Brilliant xkcd recently, number 1337: Hack - xkcd.
Hackers (1995) - imdb movie database
: Look at the linked results and find out "your" is not the correct term in the title of the article. The author of the original code reads about 10-12 smart meters clearly from neighbouring houses.
I expect three things out of this:
- "Read your own meter" software which doesn't work until you put in the ID of your meter (and silently ignores all other signals)
- "Compare my usage to the neighbours" software which doesn't ignore but uses those measurements to compare usage.
- "Which house is probably empty" software, using a gps to triangulate meters.
Found via http://www.kb6nu.com/from-my-twitter-feed-clear-top-boxes-sdr-hsmm/
Misschien komt er ooit een upgrade naar glasvezel of VDSL, en dan is het heel prettig om te lezen dat andere mensen al de details hebben uitgezocht, bijvoorbeeld voor de combinatie van een Draytek Vigor 130 VDSL2-modem en een MikroTik 2011UiAS-2HnD router achter een XS4ALL VDSL aansluiting wat Harold Schoemaker keurig heeft beschreven. De volledige lijst VLAN tags:
- vlan 4: IPTV, untagged aanbieden aan de settopbox
- vlan 5: VoIP bij KPN (XS4ALL biedt dit aan als onderdeel van de IP dienst)
- vlan 6: IP (IPv4/IPv6) via een PPPoE sessie
Vandaag is het precies 34 jaar geleden dat 27 MHz communicatie in Nederland werd geintroduceerd, 27 MC artikel op de nederlandse wikipedia. Ik luister wel eens met een scanner naar 27 MHz verkeer, erg vermakelijk.
: Hmm.. for me the answer is "IRC", github is way too new ;)
Sharing my earlier experiences with the hidden telnet interface on the Netgear GS716T switch was appreciated by someone else with a Netgear GS110p switch: "Hidden" CLI interface on Netgear GS110TP. So I guess this is a feature on multiple netgear switches. And that article made me look at the firmware version, finding in the release notes for the newer version:New Features:I like that feature a lot! And indeed, after upgrade and setting the IPv6 management address:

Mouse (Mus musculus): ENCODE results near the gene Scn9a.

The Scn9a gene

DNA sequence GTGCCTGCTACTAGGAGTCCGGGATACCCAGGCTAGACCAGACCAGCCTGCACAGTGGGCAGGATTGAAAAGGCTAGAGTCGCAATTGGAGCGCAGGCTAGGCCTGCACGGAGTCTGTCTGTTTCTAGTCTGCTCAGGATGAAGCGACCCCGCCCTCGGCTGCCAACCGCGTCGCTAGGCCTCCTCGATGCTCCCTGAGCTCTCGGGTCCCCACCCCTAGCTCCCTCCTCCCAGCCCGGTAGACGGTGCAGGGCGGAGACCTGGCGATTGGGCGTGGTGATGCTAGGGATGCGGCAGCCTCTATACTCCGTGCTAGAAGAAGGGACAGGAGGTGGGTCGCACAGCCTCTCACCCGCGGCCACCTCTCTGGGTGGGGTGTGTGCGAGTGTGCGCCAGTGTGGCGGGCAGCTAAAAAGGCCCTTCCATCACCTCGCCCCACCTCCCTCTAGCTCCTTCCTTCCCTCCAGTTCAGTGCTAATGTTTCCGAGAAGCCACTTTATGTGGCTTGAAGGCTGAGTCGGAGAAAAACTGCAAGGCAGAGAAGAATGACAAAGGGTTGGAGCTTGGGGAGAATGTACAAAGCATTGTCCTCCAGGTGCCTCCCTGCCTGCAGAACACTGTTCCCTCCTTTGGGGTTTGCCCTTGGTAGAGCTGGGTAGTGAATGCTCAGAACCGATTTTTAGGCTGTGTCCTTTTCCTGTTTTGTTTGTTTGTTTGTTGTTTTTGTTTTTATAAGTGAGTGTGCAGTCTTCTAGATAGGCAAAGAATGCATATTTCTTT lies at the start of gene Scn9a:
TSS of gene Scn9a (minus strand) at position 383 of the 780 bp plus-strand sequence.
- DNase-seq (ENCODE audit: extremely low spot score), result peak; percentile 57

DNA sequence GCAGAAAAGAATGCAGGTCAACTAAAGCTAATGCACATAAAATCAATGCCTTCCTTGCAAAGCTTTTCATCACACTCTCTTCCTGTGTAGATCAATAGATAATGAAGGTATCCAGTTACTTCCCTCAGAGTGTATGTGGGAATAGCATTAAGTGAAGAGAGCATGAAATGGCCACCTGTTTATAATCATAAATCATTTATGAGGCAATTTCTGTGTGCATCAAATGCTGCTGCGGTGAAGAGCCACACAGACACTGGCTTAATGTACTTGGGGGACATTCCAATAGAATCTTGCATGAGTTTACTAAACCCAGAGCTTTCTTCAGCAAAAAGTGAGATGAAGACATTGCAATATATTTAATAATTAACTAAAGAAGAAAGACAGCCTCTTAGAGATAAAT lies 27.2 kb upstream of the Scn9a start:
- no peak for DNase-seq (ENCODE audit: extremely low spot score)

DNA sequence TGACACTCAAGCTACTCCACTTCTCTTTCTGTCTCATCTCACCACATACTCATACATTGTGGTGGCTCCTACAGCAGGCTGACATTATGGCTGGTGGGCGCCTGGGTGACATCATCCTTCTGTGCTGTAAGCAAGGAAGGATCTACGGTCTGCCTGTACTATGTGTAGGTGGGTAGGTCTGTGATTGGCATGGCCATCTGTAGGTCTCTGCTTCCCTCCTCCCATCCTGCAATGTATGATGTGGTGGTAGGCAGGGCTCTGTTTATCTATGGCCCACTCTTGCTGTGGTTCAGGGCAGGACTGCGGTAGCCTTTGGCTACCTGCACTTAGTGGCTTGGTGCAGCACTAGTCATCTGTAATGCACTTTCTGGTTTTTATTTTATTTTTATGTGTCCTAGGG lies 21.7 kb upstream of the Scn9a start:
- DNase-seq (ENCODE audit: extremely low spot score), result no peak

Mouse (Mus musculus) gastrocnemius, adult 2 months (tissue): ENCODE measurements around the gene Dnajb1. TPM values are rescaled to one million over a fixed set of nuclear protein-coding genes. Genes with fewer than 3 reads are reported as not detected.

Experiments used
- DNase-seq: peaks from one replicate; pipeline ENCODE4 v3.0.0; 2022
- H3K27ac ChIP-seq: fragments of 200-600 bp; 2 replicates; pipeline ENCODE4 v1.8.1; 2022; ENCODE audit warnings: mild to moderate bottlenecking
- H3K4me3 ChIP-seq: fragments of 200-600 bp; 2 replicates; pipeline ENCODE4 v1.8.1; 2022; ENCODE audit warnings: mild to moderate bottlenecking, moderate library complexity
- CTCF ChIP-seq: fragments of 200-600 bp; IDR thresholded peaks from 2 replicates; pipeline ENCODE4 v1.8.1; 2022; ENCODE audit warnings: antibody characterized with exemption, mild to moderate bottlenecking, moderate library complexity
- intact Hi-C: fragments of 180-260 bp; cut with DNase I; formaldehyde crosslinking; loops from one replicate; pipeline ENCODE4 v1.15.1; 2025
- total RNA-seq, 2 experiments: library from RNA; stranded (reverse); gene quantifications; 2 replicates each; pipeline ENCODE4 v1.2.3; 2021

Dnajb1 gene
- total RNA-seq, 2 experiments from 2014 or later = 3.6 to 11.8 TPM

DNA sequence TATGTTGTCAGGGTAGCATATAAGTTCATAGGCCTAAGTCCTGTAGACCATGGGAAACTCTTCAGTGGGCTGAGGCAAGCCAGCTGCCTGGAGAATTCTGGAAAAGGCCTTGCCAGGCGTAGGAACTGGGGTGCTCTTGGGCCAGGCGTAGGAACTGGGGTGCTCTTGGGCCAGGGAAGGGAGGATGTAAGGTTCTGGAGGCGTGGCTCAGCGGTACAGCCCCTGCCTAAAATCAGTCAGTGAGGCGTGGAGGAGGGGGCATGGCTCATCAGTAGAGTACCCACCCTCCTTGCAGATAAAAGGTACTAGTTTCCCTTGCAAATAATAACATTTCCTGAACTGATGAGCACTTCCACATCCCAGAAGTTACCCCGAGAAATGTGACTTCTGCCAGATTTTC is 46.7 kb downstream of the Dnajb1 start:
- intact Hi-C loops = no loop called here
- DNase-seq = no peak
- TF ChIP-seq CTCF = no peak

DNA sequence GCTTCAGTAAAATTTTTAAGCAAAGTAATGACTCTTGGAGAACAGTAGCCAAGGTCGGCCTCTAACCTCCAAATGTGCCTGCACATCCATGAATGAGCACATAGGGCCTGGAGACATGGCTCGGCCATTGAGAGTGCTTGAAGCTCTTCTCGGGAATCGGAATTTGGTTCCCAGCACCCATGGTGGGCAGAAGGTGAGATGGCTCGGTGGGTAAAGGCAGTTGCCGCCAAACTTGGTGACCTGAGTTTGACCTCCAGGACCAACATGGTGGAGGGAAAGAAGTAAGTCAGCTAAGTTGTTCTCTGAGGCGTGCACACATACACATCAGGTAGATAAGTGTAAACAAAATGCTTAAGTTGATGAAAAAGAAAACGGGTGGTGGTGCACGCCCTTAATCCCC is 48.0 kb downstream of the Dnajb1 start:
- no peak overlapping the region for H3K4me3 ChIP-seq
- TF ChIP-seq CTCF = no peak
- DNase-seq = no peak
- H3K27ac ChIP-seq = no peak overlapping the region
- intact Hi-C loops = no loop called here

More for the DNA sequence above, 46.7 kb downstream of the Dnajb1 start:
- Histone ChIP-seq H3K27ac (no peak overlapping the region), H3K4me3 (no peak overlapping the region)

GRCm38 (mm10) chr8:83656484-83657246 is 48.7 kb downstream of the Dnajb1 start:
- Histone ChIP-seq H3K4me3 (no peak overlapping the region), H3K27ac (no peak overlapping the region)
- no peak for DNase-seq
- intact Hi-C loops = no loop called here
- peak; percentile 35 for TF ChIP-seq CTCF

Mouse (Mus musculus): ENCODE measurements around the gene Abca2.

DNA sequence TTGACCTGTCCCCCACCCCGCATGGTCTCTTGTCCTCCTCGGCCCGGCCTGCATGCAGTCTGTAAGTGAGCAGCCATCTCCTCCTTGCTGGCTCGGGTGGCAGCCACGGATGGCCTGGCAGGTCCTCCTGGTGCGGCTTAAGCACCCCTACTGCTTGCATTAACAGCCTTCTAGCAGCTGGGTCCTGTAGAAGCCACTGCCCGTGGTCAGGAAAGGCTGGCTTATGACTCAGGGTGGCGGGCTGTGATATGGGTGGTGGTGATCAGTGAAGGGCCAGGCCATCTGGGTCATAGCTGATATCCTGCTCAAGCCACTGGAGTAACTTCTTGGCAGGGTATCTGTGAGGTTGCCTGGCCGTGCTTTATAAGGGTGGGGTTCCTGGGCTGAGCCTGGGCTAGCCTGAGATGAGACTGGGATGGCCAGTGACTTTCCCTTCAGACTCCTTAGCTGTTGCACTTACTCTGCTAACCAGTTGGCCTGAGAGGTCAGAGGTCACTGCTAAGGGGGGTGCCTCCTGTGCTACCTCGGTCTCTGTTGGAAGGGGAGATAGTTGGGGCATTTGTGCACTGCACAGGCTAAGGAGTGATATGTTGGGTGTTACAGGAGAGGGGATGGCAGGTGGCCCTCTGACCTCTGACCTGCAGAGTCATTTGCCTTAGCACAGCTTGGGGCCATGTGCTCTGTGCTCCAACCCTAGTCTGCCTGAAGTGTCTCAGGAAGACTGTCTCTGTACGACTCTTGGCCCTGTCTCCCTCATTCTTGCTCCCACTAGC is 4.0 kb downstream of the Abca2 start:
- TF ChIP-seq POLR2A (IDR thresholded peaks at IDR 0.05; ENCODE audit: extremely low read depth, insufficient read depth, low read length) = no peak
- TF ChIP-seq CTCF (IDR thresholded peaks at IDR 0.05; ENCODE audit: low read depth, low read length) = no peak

* Add IPv6 management, IPv6 ACL, and IPv6 DiffServ support.$ telnet .... 60000 Trying ..:1234... Connected to ..:1234 Escape character is '^]'. (Broadcom FASTPATH Switching) Applying Interface configuration, please wait ...admin Password:******** (Broadcom FASTPATH Switching) >enable Password: (Broadcom FASTPATH Switching) #show ver Switch: 1 System Description............................. GS716Tv2 Machine Type................................... GS716Tv2 Machine Model.................................. GS716T smartSwitch Serial Number.................................. [..] FRU Number..................................... Part Number.................................... BCM53313 Maintenance Level.............................. A Manufacturer................................... 0xbc00 Burned In MAC Address.......................... [..] Software Version............................... 188.8.131.52 Operating System............................... ecos-2.0 Network Processing Device...................... BCM53313_B0 --More-- or (q)uit Additional Packages............................ FASTPATH QOS FASTPATH IPv6 ManagementKudos to netgear for making this switch IPv6 enabled! Update 2014-03-02 And.. back to the previous firmware. Plugging in a cable on a port that was long idle wasn't detected at all. That's not what I have a switch for at home, it should detect it when I plug in a device at the living room table. Disabling the 'green' option (power-saving when idle) on the switch did not change this behaviour. Now running:Software Version............................... 184.108.40.206 Operating System............................... ecos-2.0One upside: I can have two firmware versions in the switch and make one or the other active. So I switched back to the previous one easily: set the other as active and initiate a reset. There are other 5.4 firmwares available from netgear but 220.127.116.11 is the first version with IPv6 management.
: Log of a cubesat launch from ISS, interesting for this community. Spotted by .
: One of our cats enjoying the warmth of the dishwasher.